Cheteshwar Pujara couldn’t stop laughing. He laughed through a host of television and radio interviews. At one point, he knelt down, sprinkled some water on his face to conceal the fatigue after batting through most of the hottest Adelaide day this December — and beamed again at the camera.
Behind the smile, and the fatigue, was a set of numbers on an intriguing day of Test cricket: 123 from 246 balls that helped India recover from 41 for four to 250 for nine.
During the mandatory media interaction later, he laughed the loudest when he was asked: “Shall I call you Steve?” That was the name from his days in Yorkshire, where they couldn’t get their tongue around “Cheteshwar”. Cue the retort: “Not really, I would like to be called Pujara.”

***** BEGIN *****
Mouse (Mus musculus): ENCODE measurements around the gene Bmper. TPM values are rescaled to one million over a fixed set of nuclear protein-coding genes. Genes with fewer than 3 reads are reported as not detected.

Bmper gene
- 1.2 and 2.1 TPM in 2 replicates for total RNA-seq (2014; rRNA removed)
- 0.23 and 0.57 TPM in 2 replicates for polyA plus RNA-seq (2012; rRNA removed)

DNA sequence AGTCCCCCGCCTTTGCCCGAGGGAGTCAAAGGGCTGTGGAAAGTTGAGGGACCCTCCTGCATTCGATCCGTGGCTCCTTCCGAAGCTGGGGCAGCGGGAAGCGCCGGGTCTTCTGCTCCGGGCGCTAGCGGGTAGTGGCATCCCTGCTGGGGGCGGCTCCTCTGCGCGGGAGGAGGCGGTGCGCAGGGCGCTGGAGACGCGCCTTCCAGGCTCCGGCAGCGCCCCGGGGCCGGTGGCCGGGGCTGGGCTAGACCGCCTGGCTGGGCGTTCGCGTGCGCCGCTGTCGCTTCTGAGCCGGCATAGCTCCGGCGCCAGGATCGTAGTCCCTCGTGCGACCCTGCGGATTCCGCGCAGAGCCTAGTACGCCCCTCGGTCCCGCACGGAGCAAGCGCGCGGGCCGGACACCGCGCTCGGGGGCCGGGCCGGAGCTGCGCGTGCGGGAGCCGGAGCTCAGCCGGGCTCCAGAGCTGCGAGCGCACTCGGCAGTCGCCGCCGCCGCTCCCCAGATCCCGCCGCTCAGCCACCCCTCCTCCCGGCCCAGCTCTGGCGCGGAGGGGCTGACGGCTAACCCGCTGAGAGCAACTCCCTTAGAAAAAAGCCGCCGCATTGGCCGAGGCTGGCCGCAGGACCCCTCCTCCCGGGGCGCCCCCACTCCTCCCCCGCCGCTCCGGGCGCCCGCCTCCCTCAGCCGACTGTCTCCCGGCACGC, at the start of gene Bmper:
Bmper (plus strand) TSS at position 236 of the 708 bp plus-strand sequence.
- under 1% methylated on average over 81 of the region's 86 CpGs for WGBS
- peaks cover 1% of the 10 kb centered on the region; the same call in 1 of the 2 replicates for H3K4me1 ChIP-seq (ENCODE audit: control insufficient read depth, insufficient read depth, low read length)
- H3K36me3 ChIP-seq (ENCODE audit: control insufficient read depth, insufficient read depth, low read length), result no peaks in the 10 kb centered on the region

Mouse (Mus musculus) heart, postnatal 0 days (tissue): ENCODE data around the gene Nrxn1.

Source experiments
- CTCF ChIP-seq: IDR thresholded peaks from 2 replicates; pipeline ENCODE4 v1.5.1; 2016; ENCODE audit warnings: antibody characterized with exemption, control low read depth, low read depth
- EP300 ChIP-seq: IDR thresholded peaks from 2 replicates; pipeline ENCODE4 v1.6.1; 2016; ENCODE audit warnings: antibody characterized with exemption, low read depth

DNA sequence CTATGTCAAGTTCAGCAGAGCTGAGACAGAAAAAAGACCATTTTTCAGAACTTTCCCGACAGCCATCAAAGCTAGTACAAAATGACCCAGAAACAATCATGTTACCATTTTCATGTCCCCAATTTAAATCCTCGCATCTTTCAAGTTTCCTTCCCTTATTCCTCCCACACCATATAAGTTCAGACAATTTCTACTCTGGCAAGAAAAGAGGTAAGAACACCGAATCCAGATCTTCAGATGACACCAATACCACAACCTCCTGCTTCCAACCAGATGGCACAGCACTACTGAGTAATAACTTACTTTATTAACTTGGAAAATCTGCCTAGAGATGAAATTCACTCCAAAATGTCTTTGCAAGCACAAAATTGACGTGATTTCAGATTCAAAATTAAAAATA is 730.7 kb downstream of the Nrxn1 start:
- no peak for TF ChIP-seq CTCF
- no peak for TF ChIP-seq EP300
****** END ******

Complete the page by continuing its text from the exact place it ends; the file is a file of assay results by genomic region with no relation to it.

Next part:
The cheeriness reflected the satisfaction of his first hundred in Australia, on the first day of a Test series, his team in a shambles — a response to those who amplified his technical inadequacies overseas. He couldn’t have asked for a better setting to underscore his credentials, seldom doubted but often taken for granted. Like in England, where he was discarded to make way for a top-three of Murali Vijay-Shikhar Dhawan-KL Rahul, a decision that was always destined to backfire.